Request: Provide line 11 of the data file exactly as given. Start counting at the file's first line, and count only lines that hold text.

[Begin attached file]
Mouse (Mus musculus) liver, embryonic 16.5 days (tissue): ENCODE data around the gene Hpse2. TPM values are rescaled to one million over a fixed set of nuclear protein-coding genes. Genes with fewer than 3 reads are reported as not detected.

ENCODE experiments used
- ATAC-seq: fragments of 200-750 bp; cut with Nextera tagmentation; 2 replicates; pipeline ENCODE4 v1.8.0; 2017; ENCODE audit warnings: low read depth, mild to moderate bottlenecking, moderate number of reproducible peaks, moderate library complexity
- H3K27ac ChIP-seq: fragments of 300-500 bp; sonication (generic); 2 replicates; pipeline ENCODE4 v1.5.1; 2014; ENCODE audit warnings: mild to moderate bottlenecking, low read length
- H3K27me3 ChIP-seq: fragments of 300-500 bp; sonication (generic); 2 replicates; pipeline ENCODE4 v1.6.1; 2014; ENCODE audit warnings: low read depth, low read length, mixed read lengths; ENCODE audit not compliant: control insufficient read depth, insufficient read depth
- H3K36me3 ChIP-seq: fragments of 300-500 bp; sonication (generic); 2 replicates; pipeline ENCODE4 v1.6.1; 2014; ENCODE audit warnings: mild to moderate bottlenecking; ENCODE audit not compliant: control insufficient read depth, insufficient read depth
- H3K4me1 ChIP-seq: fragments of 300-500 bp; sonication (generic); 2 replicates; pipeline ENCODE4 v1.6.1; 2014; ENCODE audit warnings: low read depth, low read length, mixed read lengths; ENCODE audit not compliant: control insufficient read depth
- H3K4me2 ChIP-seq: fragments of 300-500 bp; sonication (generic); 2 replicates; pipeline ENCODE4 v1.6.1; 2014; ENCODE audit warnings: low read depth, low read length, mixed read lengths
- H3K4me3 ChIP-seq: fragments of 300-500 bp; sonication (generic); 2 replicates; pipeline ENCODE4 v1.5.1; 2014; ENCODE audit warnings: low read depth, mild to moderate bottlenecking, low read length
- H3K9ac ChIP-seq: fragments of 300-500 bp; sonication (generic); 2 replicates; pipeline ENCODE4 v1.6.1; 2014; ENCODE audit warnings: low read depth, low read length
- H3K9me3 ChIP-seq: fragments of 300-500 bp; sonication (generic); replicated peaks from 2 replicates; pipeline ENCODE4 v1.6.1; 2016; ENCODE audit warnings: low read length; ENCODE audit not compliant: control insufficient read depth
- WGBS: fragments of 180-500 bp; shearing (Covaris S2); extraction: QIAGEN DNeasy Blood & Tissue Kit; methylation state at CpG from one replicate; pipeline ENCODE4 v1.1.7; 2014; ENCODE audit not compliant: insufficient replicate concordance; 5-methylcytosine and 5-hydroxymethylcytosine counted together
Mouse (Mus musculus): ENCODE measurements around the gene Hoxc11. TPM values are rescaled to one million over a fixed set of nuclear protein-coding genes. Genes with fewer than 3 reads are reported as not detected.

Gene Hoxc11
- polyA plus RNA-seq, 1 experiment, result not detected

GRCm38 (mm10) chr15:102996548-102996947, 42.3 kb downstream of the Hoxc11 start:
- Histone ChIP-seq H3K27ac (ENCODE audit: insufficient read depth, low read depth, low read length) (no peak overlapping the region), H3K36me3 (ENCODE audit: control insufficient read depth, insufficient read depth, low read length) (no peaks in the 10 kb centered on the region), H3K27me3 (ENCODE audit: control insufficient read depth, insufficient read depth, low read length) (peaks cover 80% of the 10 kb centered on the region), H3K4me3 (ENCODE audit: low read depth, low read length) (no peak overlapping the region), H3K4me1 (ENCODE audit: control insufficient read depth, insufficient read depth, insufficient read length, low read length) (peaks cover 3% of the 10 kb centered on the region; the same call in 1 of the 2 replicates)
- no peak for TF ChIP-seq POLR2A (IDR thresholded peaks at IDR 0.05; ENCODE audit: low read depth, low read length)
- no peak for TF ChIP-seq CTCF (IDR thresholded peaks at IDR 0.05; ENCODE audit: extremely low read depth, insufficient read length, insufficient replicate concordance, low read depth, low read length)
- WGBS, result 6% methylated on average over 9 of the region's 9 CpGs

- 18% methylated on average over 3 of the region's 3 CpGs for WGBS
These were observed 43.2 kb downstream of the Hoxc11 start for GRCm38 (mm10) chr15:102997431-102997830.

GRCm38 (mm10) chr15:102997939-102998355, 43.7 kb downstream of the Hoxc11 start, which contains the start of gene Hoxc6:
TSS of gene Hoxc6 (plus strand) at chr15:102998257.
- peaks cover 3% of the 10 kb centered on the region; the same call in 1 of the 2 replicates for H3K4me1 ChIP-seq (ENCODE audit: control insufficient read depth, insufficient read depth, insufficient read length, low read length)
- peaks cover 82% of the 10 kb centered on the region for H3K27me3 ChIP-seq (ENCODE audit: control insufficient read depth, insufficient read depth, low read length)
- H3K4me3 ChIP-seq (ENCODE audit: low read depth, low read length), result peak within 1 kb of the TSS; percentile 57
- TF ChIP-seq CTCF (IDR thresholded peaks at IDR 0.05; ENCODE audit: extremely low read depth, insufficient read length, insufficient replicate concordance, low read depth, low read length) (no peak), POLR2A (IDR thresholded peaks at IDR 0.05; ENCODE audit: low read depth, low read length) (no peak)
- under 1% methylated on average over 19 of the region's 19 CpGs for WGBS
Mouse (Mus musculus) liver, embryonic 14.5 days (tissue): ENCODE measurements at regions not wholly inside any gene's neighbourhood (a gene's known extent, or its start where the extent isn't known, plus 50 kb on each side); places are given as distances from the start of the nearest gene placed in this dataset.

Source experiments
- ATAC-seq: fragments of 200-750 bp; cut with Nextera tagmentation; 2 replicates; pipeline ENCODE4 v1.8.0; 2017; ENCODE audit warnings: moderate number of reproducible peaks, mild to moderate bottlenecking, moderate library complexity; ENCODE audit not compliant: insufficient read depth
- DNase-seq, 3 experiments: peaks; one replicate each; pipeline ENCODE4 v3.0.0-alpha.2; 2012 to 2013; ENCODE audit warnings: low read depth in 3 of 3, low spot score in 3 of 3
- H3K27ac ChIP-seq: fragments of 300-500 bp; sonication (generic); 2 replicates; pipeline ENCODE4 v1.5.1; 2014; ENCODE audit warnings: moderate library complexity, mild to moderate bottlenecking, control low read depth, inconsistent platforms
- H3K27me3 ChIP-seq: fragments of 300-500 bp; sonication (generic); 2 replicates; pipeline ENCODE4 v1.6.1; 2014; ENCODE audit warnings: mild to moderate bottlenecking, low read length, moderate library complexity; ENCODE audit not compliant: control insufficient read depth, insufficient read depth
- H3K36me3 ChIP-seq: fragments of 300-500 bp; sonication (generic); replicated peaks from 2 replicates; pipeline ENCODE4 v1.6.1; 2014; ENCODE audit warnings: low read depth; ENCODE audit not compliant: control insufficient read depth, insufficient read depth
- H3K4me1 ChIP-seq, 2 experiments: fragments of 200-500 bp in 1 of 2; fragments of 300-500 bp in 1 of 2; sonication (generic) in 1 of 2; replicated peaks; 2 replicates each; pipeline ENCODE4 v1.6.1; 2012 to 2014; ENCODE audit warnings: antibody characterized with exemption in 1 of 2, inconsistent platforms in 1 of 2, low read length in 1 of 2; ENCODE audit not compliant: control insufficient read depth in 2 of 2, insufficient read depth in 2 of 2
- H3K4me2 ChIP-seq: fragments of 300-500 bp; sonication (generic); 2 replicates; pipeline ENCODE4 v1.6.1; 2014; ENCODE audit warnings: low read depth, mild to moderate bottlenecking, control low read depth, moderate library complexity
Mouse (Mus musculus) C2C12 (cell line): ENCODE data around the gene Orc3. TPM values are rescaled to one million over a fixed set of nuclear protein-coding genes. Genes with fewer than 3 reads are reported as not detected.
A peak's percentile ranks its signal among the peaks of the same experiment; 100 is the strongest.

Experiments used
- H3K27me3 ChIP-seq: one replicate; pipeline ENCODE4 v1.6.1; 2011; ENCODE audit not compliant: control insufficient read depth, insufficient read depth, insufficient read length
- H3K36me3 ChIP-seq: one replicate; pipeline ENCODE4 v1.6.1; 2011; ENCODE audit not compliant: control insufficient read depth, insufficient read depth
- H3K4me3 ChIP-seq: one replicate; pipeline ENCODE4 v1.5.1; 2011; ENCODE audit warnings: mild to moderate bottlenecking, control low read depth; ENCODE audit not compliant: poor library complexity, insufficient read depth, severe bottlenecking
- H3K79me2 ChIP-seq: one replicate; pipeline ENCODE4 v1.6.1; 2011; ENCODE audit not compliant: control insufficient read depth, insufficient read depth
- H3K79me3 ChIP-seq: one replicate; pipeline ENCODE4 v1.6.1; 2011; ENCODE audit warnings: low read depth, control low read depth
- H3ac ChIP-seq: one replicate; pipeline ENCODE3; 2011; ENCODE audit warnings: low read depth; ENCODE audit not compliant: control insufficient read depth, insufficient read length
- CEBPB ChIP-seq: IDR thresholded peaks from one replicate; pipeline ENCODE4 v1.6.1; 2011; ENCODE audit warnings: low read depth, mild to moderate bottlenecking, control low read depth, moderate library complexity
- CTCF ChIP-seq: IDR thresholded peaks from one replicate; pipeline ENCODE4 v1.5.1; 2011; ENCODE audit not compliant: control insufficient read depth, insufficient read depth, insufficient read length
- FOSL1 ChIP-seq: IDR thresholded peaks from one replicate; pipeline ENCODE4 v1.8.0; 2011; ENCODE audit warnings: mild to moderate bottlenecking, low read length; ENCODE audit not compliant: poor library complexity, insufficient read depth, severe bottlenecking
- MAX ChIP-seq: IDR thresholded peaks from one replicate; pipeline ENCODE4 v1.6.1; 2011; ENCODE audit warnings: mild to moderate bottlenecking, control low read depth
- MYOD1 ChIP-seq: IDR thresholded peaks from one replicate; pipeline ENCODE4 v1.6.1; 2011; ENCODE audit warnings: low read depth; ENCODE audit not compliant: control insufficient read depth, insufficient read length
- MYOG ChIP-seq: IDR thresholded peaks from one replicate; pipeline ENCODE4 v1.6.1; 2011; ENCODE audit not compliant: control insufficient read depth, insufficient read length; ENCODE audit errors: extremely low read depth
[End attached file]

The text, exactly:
- H3K9me3 ChIP-seq: fragments of 300-500 bp; sonication (generic); replicated peaks from 2 replicates; pipeline ENCODE4 v1.6.1; 2016; ENCODE audit warnings: low read length; ENCODE audit not compliant: control insufficient read depth